The most common type of homework seems to be a grammar exercise and a list of words to learn. But you can get creative even here, just use modern tools. Quizlet is a fantastic website for learning vocabulary, but instead of creating same old word-definition sets, consider a gap-filling exercise. You only need to write a sentence with a gap in the definition section and then select the “Learning” mode only leaving “multiple-choice” and “writing” types of tasks in the settings. Example here.
Amazy is not only a great platform for planning and teaching lessons, but it’s also great for giving homework to your students. When you share a lesson through “invite a student” it creates a copy of the lesson in “shared” that both you and your student can edit. The blocks you can add to the lesson include a Word Counter, where you can set the amount of words you students should write, and a Record which allows students to record their answer for you to listen to. Check out this Amazy lesson with short 15 minute revision tasks for a student.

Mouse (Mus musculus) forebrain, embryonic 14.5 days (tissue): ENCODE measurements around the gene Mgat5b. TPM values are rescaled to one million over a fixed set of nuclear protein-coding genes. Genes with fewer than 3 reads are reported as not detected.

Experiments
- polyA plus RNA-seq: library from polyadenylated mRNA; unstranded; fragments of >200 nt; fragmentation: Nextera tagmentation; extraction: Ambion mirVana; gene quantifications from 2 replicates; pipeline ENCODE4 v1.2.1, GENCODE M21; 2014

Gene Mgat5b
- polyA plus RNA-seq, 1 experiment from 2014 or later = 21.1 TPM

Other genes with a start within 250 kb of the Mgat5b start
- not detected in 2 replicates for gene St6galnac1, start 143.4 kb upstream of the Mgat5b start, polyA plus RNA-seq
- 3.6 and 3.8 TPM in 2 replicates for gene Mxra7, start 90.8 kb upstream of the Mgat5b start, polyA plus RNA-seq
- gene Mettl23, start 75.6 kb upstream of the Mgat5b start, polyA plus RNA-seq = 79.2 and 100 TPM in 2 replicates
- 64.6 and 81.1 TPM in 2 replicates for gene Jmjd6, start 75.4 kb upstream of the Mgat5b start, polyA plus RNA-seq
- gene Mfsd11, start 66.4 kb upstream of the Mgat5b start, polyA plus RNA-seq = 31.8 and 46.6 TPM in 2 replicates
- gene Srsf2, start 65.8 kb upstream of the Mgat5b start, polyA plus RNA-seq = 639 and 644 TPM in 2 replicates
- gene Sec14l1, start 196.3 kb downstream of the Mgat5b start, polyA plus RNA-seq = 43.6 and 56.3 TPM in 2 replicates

Do you always give homework to your students? How do you encourage your students to do it? Have you ever given them any creative tasks?
Best Tips & Tricks for Doing English Homework
English homework can sometimes become tedious, and most of us never look forward to doing it every day. As an English language student, you could face other additional challenges. Imagine only have to speak English only when you are in class and not use your knowledge or apply it to the subject every time.